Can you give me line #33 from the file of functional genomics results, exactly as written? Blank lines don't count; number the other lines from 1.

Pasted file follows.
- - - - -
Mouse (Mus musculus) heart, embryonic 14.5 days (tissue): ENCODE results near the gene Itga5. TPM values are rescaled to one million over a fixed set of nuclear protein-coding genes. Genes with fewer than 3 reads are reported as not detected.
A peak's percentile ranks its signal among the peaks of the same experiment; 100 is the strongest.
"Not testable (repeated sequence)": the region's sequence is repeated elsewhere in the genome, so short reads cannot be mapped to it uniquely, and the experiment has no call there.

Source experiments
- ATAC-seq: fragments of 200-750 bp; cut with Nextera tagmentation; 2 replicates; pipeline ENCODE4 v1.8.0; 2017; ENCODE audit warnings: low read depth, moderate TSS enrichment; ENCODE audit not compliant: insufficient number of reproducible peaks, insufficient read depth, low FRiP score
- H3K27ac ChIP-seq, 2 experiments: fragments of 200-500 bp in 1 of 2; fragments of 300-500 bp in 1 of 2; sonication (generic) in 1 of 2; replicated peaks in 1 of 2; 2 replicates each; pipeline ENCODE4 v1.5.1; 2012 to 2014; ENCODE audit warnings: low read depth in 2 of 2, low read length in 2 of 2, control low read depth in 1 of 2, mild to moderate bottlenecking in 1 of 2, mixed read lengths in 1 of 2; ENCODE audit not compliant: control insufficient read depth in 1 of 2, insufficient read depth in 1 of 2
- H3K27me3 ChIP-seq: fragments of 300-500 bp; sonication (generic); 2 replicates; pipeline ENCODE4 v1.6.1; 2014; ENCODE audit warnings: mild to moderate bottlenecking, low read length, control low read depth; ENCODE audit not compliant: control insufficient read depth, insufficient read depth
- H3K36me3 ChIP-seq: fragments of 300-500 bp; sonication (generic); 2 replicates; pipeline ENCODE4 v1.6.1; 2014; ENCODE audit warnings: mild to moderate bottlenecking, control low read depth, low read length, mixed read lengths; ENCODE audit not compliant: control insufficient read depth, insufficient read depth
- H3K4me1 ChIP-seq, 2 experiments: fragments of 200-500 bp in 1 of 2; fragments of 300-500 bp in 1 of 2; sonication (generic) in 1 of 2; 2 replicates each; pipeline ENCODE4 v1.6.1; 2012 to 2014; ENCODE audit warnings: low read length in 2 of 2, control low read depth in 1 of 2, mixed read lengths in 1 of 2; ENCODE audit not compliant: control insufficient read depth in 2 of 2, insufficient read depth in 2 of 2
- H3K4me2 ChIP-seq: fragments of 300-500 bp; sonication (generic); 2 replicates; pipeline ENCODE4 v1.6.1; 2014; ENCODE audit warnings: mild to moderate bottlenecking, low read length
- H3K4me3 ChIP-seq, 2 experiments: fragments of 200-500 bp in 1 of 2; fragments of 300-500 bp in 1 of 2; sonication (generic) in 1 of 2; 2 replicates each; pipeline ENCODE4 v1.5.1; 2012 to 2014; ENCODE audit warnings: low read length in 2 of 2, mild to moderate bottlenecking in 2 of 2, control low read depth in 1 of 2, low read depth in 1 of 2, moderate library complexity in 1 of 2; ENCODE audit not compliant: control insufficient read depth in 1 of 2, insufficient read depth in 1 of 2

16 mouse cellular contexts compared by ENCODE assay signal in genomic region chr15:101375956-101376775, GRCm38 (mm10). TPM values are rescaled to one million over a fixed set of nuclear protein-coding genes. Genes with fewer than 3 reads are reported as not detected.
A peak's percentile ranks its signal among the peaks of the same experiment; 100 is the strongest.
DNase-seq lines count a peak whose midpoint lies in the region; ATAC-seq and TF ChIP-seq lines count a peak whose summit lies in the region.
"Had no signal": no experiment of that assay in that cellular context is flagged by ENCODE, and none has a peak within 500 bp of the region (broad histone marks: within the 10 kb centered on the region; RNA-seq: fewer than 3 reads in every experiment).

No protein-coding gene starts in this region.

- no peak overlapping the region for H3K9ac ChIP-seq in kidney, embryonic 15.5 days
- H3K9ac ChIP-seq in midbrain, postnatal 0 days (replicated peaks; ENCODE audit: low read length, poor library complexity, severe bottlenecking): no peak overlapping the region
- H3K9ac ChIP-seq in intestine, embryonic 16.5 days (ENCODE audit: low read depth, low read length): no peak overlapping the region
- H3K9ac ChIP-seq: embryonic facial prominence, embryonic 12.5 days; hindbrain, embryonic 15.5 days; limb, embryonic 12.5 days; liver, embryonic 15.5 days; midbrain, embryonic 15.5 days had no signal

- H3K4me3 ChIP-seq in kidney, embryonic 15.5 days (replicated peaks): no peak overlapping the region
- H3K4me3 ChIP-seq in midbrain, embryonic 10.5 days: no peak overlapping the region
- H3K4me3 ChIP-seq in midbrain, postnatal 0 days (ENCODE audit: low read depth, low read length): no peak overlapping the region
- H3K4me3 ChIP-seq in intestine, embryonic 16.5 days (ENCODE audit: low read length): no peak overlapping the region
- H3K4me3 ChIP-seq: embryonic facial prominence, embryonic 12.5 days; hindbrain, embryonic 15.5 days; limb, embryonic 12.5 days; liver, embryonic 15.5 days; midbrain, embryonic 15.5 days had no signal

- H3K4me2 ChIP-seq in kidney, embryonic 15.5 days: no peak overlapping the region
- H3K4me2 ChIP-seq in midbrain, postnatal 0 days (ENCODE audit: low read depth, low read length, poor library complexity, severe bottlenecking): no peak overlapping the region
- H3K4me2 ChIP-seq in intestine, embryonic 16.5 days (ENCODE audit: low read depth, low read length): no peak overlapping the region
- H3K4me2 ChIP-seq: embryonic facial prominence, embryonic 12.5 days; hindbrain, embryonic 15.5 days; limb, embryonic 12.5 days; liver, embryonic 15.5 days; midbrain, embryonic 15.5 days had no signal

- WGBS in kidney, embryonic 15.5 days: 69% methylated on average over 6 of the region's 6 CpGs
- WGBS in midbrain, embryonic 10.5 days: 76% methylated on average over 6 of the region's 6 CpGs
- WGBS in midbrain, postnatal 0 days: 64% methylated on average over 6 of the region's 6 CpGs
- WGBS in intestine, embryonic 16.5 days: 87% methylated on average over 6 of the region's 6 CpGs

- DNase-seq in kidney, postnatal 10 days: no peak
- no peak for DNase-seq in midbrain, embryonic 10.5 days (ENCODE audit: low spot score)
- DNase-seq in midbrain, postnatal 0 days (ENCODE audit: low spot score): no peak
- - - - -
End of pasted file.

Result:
- WGBS in intestine, embryonic 16.5 days: 87% methylated on average over 6 of the region's 6 CpGs